War history: The most destructive Zeppelin raid of the war

A crater in Paris, caused by a bomb dropped from a Zeppelin in 1916

A crater in Paris, caused by a bomb dropped from a Zeppelin in 1916 - Credit: Archant

The most successful German air raid on Britain of the entire war killed 22 civilians, caused £534,287 damage and dented morale.

A plaque marking the Zeppelin raid of September 8, 1915, on 61 Farringdon Road, London.

A plaque marking the Zeppelin raid of September 8, 1915, on 61 Farringdon Road, London. - Credit: Archant

Mike Peters, Galloway’s resident military historian, recalls that dreadful strike at the heart of England.

Last week I talked about the first Zeppelin attack on Britain: in January, 1915. I have had a lot of feedback and interest in that first raid and its impact on the population of East Anglia. This week I want to give you a glimpse of what was to happen later in 1915, when London witnessed the terror of bombing from the air.

On September 8, 1915, Kapitanlieutenant Heinrich Mathy executed the most destructive Zeppelin raid of the war. He was a former destroyer captain and a highly skilled navigator.

Mathy was in command of Zeppelin L13, one of four airships heading for British targets that night. As the most skilled commander in the Zeppelin force, he had been given the honour of dropping the first bombs on Britain’s capital city.

The L13 made landfall over Wells-next-the-Sea in Norfolk and followed the River Ouse and the Bedford Level canal until he could see the glow from the lights of London on the horizon. It seems the city was lit up just as in peacetime, which enabled Mathy to easily pick out landmarks such as Regent’s Park.

Once over London, the L13 dropped a total of 15 high-explosive and 55 incendiary bombs into the heart of the city, including a 300kg (660lb) bomb, the largest dropped on Britain up to that time.

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However, the bombs that did the most damage were smaller ones that fell on several textile warehouses north of St Paul’s Cathedral. The resultant fires could be seen from miles around and it required 22 fire engines to put out the blaze. Other bombs were aimed at Liverpool Street Station, where two hit motorbuses, causing numerous casualties.

London’s defences proved to be totally inadequate. There were only 26 anti-aircraft guns based in the capital at the time of the raid and several of these were too small to have any effect on the high-flying Zeppelins. However, some of the anti-aircraft shells did come close to hitting the Zeppelin, so Mathy felt it prudent to climb from his original altitude of 8,500 feet to 11,200 feet, where he could take advantage of a thin layer of cloud.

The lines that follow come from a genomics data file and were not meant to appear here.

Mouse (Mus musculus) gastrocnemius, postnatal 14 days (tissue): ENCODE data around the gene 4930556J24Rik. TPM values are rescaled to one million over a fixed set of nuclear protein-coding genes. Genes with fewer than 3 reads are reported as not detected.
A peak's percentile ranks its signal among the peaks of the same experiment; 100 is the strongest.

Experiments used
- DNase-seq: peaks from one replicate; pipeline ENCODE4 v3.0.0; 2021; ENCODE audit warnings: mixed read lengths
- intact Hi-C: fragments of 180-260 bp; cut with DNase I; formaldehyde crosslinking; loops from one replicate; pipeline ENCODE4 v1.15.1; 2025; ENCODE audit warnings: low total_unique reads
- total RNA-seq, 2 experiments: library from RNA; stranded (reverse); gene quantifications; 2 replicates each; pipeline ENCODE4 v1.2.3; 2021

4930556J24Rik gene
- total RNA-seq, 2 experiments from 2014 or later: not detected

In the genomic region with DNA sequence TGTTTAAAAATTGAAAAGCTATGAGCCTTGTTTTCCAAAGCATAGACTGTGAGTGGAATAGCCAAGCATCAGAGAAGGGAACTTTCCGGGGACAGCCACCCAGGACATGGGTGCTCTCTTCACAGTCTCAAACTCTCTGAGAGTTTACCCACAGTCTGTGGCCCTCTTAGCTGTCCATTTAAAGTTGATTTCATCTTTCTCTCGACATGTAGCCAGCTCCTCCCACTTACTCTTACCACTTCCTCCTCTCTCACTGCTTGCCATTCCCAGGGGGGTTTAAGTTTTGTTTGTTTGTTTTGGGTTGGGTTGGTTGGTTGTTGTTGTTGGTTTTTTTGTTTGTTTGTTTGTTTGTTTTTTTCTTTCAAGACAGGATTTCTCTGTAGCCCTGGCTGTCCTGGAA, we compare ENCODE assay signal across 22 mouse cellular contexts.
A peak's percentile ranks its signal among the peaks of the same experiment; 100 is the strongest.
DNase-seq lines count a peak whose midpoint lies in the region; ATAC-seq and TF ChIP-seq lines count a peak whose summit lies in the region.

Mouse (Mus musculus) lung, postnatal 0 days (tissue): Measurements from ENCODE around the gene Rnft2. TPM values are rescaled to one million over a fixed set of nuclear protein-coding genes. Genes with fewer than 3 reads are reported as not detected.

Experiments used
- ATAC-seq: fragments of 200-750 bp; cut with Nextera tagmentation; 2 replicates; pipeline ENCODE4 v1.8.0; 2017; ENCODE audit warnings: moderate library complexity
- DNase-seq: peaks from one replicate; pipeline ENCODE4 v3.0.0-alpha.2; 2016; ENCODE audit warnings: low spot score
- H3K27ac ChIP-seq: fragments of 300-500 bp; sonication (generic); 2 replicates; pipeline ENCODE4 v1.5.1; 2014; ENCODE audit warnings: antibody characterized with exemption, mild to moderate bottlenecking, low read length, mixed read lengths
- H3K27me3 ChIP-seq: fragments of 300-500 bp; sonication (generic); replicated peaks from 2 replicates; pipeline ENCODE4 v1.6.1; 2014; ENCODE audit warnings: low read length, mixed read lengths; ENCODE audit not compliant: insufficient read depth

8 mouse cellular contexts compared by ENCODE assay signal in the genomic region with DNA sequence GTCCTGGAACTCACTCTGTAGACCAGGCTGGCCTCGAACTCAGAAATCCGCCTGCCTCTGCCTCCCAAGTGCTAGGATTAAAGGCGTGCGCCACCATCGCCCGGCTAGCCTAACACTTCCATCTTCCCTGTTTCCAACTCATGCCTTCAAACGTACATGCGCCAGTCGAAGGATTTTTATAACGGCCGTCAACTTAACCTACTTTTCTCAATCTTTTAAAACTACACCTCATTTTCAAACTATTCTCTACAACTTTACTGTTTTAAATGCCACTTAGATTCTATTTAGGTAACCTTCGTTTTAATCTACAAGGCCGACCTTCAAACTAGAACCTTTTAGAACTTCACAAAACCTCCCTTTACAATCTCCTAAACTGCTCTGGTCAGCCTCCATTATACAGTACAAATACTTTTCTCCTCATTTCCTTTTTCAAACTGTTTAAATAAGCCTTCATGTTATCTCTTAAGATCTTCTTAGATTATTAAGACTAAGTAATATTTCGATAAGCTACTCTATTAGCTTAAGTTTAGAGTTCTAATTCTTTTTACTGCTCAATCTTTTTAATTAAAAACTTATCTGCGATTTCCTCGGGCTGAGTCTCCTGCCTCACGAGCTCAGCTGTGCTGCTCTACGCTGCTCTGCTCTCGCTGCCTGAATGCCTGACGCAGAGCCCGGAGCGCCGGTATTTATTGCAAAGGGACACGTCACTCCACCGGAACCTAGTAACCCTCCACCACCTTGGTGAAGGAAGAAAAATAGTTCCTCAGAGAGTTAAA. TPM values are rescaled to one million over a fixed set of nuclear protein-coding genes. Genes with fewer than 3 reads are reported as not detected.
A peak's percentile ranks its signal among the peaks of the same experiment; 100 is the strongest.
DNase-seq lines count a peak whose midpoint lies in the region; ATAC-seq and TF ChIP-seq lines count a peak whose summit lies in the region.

This was the most successful German air raid on Britain of the entire war. The economic loss amounted to £534,287, which would be equivalent to more than £23million today.

In addition to the destruction of property, 22 men, women and children, all civilians, were killed and 87 injured. Perhaps greater than the material damage caused by the raid was the effect on morale. Although this was not the first airship raid on Britain, it was by far the most serious and, perhaps for the first time during the war, the British people at home began to realise their island nation was no longer impervious to attack.

The raid caused a huge outpouring of emotion that was reflected in the newspapers of the day. The poor response of London’s air defences was singled out for heavy criticism. In addition to the poor showing of the anti-aircraft guns, only six British aeroplanes took off in response to the raid; one of these was destroyed and its pilot killed when his bombs detonated on landing in a field.

The day after the raid the Admiralty, which had responsibility for defence against air raids in the early part of the war, appointed Admiral Sir Percy Scott to take sole charge of London’s defences. Heinrich Mathy flew several more raids on Britain but was killed on October 1, 1916, when his new airship, the L31, was shot down at Potters Bar in Hertfordshire by Second Lieutenant Wulfstan Tempest of 39 Squadron, Royal Flying Corps, in his BE2c biplane.

In a London Times editorial on September 10, Mr F Manners, a private secretary at the Admiralty, wrote of the mood of the populace:

“The Zeppelins appear to cause wonderfully little panic at the moment of murder, and no permanent panic afterwards. Their effect is, not a demand for peace, but a demand of the whole nation to help in the war. The Germans do not understand human nature, and they have never understood it less than in this matter... Their anachronism does certainly produce a psychological effect, only it is the opposite of the effect aimed at.”

Brave words. Time would tell and we will return to the Zeppelin threat again in a few weeks’ time.

Galloway have a day excursion to the Western Front on February 26, 2015, and two guided four-day tours of the Western Front travelling on April 17 and May 1, 2015. Details are available online at www.travel-galloway.com or visit a Galloway Travel Centre for information. You can also follow a battlefields feed on Twitter @GallowayBattles or find battlefield tour reports on Galloway’s Facebook page.